2012 Annual Report
1a.Objectives (from AD-416):
The parasitic mite Varroa destructor is the central pest of domesticated and free-living honey bee, causing direct impacts on bee health as well as indirect effects caused by vectoring viruses and other bee disease agents. We propose to use emerging high-throughput sequencing techniques to sequence, assemble and annotate the genome of this mite, and use the resulting insights to improve honey bee health and crop pollination. We will increase project impacts through a cost-effective partnership across existing academic sequencing and informatics centers and by choosing appropriate sequencing techniques for specific questions. We will leverage this project by engaging ca. 40 academic and governmental researchers in a volunteer consortium, 22 of whom met along with nine industry leaders for an initial ‘Varroa Genome Workshop’ in January, 2009, at the American Beekeeping Federation Annual Convention, Reno Nevada.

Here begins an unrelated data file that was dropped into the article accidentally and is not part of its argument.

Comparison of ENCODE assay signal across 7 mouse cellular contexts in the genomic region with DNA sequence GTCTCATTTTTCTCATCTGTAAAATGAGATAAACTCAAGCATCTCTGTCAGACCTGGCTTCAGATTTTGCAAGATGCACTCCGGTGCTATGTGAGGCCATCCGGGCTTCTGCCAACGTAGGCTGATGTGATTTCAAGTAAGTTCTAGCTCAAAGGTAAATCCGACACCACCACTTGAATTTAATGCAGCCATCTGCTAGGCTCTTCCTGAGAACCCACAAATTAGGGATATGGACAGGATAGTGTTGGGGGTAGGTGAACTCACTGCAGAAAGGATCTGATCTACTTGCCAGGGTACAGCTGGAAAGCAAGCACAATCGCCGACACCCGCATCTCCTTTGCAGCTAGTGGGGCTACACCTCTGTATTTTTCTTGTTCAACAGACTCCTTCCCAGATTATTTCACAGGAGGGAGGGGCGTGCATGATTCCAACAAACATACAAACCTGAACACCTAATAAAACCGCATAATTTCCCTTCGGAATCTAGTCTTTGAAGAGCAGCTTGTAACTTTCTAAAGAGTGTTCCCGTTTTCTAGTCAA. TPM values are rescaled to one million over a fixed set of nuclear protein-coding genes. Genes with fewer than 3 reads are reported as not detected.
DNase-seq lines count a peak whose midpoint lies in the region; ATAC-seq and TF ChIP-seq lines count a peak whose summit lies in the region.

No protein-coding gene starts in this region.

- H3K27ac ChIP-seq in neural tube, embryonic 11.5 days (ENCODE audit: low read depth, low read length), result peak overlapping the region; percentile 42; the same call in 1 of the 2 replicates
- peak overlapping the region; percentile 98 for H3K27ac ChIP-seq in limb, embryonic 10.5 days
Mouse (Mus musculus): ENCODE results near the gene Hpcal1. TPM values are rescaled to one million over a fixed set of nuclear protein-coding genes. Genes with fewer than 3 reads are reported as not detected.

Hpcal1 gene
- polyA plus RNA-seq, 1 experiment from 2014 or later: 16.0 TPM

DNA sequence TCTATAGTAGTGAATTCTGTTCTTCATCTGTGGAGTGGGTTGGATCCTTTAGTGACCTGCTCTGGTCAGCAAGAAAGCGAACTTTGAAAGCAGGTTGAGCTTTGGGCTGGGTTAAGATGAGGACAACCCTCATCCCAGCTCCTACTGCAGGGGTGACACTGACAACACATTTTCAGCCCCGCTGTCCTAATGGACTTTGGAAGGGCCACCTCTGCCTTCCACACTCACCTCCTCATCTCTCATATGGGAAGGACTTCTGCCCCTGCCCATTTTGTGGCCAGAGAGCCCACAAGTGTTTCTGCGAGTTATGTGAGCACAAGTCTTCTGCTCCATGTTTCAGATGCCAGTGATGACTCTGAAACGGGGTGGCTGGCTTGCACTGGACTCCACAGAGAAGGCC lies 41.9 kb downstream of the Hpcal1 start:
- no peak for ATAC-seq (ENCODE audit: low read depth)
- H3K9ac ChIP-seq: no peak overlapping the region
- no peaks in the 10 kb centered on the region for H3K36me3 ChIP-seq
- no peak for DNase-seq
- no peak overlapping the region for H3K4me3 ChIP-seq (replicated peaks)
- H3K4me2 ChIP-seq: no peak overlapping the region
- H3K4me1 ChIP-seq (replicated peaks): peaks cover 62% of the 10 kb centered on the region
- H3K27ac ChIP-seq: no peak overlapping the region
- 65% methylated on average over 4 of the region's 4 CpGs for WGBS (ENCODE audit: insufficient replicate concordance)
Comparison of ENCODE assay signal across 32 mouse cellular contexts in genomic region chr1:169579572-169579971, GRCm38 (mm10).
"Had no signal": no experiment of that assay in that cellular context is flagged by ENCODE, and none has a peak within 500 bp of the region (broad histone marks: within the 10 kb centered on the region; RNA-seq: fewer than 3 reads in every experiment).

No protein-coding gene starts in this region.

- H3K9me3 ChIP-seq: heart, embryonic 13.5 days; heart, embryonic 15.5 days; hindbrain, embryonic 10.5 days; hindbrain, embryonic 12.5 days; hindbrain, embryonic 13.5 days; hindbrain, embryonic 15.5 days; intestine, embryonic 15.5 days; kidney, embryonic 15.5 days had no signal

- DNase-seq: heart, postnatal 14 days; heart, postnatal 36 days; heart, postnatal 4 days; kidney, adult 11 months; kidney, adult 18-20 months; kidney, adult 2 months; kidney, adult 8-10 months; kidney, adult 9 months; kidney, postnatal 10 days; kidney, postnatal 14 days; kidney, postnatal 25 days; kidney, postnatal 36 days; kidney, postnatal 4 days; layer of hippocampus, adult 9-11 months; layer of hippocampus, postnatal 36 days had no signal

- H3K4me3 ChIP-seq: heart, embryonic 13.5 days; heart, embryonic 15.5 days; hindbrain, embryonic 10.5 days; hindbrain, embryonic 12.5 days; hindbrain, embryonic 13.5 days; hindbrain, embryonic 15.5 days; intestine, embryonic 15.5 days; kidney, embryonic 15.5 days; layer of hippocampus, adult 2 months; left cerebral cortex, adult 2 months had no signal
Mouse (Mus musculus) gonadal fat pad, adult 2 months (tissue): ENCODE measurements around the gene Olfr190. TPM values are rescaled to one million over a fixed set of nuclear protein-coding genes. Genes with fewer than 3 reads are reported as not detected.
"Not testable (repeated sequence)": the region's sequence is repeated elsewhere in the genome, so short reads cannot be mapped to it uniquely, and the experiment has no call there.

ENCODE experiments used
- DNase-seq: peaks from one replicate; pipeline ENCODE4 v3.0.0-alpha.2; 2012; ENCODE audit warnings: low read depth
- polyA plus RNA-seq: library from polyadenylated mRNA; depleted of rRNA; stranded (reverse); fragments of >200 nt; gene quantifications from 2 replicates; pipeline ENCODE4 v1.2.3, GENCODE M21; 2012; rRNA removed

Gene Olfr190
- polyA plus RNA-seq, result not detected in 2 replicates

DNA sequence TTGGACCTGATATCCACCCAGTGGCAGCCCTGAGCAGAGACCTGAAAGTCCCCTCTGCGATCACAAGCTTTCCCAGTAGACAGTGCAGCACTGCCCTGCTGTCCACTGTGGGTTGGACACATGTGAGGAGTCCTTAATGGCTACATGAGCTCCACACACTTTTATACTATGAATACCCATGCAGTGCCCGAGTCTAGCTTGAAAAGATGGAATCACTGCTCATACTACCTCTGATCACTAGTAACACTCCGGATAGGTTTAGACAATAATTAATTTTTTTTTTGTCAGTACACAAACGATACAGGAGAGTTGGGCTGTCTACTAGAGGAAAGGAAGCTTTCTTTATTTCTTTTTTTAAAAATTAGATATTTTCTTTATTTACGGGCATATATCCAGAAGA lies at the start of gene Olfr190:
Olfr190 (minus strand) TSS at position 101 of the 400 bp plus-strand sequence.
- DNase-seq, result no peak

1b.Approach (from AD-416):
1) Continued genomic sequencing to 20x coverage with an ‘optimal’ mix of straight and end-pair 454 reads, followed by genome assembly;
2) Transcriptome surveys using 454 pyrosequencing, focused on: a) nymphal development, b) host finding (tarsal library), c) immune responses (gut with and without virus infection), and d) gut microbes;
3) SNP and protein polymorphism discovery using the ABI SOLiD platform on the mite transcriptome. Mites will be from the Midwestern, Southern, mid-Atlantic and Western U.S. as well as ‘outgroups’ from Australia and France. These data will be aligned with homologous sequence data from the genome reads (Maryland mite), and from the 454 transcriptome reads to give an abundance of SNPs; and
4) Development and testing of a canonical gene set and posting of emerging data via Beebase, NCBI, and other public databases.
The subcontract has focused on bioinformatic analyses for this project. A second genome assembly was built and is now available for the public. The results from these analyses are shared with mite and honey bee researchers and are actively being used to resolve weak points in Varroa mites as well as the availabilities of mites to carry viruses and other bee disease organisms. The subcontractee has posted genomic assembly and annotation data on their own servers and made this information accessible to a wide community.